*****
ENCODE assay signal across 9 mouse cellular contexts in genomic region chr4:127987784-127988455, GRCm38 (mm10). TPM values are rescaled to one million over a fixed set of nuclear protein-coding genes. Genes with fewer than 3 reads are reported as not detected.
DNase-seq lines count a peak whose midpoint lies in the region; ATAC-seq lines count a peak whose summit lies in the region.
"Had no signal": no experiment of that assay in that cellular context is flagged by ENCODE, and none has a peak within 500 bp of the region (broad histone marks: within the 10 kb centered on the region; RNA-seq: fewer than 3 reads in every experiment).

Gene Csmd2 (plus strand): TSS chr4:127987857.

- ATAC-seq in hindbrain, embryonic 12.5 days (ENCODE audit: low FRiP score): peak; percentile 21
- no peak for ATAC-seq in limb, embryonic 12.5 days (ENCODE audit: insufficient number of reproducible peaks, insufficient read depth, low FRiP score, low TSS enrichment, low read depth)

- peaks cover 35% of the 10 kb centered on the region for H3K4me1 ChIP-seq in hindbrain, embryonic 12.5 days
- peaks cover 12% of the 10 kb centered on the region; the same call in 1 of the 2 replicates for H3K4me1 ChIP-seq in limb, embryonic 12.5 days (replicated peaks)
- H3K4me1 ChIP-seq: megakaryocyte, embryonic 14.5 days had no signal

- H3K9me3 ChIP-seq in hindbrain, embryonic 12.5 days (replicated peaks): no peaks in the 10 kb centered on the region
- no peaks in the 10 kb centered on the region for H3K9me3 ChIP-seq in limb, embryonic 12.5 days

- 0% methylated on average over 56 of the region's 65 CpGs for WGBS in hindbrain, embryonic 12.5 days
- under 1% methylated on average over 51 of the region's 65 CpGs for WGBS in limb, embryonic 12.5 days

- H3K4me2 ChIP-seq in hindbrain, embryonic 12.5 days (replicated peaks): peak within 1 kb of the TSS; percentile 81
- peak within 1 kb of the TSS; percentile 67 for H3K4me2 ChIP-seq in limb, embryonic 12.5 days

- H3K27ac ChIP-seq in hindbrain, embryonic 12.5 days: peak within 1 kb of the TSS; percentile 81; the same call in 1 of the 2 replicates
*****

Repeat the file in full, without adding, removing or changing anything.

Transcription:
ENCODE assay signal across 9 mouse cellular contexts in genomic region chr4:127987784-127988455, GRCm38 (mm10). TPM values are rescaled to one million over a fixed set of nuclear protein-coding genes. Genes with fewer than 3 reads are reported as not detected.
DNase-seq lines count a peak whose midpoint lies in the region; ATAC-seq lines count a peak whose summit lies in the region.
"Had no signal": no experiment of that assay in that cellular context is flagged by ENCODE, and none has a peak within 500 bp of the region (broad histone marks: within the 10 kb centered on the region; RNA-seq: fewer than 3 reads in every experiment).

Gene Csmd2 (plus strand): TSS chr4:127987857.

- ATAC-seq in hindbrain, embryonic 12.5 days (ENCODE audit: low FRiP score): peak; percentile 21
- no peak for ATAC-seq in limb, embryonic 12.5 days (ENCODE audit: insufficient number of reproducible peaks, insufficient read depth, low FRiP score, low TSS enrichment, low read depth)

- peaks cover 35% of the 10 kb centered on the region for H3K4me1 ChIP-seq in hindbrain, embryonic 12.5 days
- peaks cover 12% of the 10 kb centered on the region; the same call in 1 of the 2 replicates for H3K4me1 ChIP-seq in limb, embryonic 12.5 days (replicated peaks)
- H3K4me1 ChIP-seq: megakaryocyte, embryonic 14.5 days had no signal

- H3K9me3 ChIP-seq in hindbrain, embryonic 12.5 days (replicated peaks): no peaks in the 10 kb centered on the region
- no peaks in the 10 kb centered on the region for H3K9me3 ChIP-seq in limb, embryonic 12.5 days

- 0% methylated on average over 56 of the region's 65 CpGs for WGBS in hindbrain, embryonic 12.5 days
- under 1% methylated on average over 51 of the region's 65 CpGs for WGBS in limb, embryonic 12.5 days

- H3K4me2 ChIP-seq in hindbrain, embryonic 12.5 days (replicated peaks): peak within 1 kb of the TSS; percentile 81
- peak within 1 kb of the TSS; percentile 67 for H3K4me2 ChIP-seq in limb, embryonic 12.5 days

- H3K27ac ChIP-seq in hindbrain, embryonic 12.5 days: peak within 1 kb of the TSS; percentile 81; the same call in 1 of the 2 replicates